Canada Research Chair in Cellular Systems and Synthetic Biology
We study diversity in the natural world as well as diversity that we create in the laboratory in order to understand how biodiversity comes about and how the natural variation that has evolved for billions of years shapes the ability of organisms to adapt today. Through our four main research topics, we take a deep plunge and look inside the cell to understand the molecular basis of several aspects of evolution.
What we do
Evolution of cellular networks using synthetic biology
Cellular systems are constantly perturbed by changes in their environment and by changes in their internal conditions. How cells respond to perturbations will determine their long-term success. We are particularly interested in how proteins accomplish their functions when mutations occur, how the mutations change the relationships among proteins and how these changes ultimately affect fitness. We are examining these questions using synthetic biology approaches to manipulate and engineer genomes in order to probe the effect of mutations on cellular signaling networks. We are for instance measuring the consequences of spurious interactions and how they relate to cellular performance. We also study the modification of entire proteins, binding domains and short linear motifs (SLiMs) by Deep Mutational Scanning and genome editing to find how and why certain changes affect fitness while others do not. Finally, we are studying how protein phase separation contributes to stress resistance and cell fate decision in fungal spores.
Evolutionary systems biology of novelties
Gene duplication is an important force in evolution. However, it is thought to be of limited use for acquiring completely novel functions due to phylogenetic constraints, i.e. genes born from duplication have inherited several features from the ancestral copy, including biophysical constraints. We are interested in identifying these evolutionary and biophysical constraints. Another interesting aspect we are studying is how changes in gene dosage evolve following duplication and thus, how it can affect the assembly of protein complexes and in turn affect fitness. Using computational comparative approaches, we also examine how gene families such as protein kinases evolve new specificities.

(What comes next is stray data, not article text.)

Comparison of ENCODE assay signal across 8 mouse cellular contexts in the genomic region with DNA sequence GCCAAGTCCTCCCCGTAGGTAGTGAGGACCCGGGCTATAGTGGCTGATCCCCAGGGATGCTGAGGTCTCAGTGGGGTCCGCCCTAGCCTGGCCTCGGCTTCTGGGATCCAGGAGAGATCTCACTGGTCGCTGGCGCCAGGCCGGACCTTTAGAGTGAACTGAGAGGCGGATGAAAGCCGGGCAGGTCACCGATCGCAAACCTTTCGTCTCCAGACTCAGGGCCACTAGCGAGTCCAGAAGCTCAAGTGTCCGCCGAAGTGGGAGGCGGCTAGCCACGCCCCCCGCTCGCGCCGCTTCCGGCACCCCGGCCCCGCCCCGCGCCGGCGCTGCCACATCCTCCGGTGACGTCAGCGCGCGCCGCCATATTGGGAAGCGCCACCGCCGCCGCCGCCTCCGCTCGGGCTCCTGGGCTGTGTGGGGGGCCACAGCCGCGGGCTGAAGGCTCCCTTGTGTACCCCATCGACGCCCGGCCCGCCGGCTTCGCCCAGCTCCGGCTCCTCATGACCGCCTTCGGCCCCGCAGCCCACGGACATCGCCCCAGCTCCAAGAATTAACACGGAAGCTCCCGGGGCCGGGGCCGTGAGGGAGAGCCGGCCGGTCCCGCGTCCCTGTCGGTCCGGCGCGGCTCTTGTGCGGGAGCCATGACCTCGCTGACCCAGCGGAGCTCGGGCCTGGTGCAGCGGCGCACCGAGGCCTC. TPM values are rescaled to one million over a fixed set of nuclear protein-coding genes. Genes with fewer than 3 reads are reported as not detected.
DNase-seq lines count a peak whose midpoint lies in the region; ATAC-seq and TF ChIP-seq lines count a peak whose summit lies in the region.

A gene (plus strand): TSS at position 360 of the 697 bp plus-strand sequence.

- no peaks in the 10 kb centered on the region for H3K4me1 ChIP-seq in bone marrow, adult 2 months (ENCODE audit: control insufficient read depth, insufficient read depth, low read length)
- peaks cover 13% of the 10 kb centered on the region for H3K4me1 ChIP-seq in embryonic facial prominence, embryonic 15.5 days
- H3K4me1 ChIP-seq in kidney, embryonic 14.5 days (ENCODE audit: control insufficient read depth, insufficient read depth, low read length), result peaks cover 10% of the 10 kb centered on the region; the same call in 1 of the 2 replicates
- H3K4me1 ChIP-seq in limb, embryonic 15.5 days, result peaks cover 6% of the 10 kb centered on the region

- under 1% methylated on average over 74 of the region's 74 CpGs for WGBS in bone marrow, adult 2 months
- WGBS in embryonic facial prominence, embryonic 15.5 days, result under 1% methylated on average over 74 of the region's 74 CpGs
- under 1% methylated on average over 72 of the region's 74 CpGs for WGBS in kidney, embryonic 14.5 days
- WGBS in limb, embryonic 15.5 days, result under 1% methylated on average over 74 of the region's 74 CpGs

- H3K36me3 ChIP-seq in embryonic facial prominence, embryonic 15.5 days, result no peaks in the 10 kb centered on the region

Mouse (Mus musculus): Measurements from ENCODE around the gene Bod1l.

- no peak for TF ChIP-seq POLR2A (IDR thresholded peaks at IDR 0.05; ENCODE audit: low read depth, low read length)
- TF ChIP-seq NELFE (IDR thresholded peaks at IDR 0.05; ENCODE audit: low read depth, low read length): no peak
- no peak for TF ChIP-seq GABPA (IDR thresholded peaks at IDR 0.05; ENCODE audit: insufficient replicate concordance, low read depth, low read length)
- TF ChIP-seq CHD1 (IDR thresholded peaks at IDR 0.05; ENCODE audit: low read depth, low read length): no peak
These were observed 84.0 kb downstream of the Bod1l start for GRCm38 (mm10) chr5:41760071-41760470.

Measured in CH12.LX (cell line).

Although gene duplication accounts for the emergence of most new genes in the genome, genes that emerge from non-coding sequences have more degrees of freedom and could be a larger reservoir of novelties. We are therefore interested in how the properties of the non-coding parts of the genome and their mutational turnover can affect what is accessible to natural selection for the evolution of novel functions. At the same time, we would like to know what effects newly emerged genes have on fitness and other cellular functions and whether this could impede their evolution.
Evolutionary genomics of responses to ecological and cellular interactions
The architecture and evolution of genomes is affected by natural selection that is driven by the external environment and also by internal forces that affect, for instance, mutation rate. We are interested in the role of inter-species hybridization and the breakdown of nuclear-mitochondrial coevolution in generating adaptive or deleterious diversity. We are also examining the dynamics of propagation of internal cellular DNA parasites as a function of population demography and how the parasites could affect the organization of genomes and the fitness of the host organism over long evolutionary times.
Evolutionary genomics of fungal pathogens
Pathogens evolve quickly in response to the defense mechanisms of their hosts and the molecules used by humans to limit their proliferation. We are examining how the host-pathogen evolutionary arms race and antimicrobial treatments affect the evolution of fungal pathogens. One model we study is the pathogenic and dimorphic fungus Ophiostoma sp., which causes Dutch Elm Disease. Other models we use are pathogenic yeasts such as Candida albicans for which we transplant their genes in Saccharomyces to study how mutations drive antifungal resistance.
All of the projects described above are led by students and postdoctoral fellows, who are supported by the work of research associates.
Our research is supported by the Canadian Institutes of Health Research (CIHR), The Human Frontiers Science Program (HFSP), EMBO, le Fonds de la Recherche en Santé du Québec (FRQS), the Canadian Foundation for Innovation (CFI), le Fonds de la Recherche Nature et Technologie du Québec (FRQNT), the Quebec Research Network on Protein Function, Structure and Engineering (PROTEO), the Natural Sciences and Engineering Research Council of Canada (NSERC), Genome Canada and Université Laval.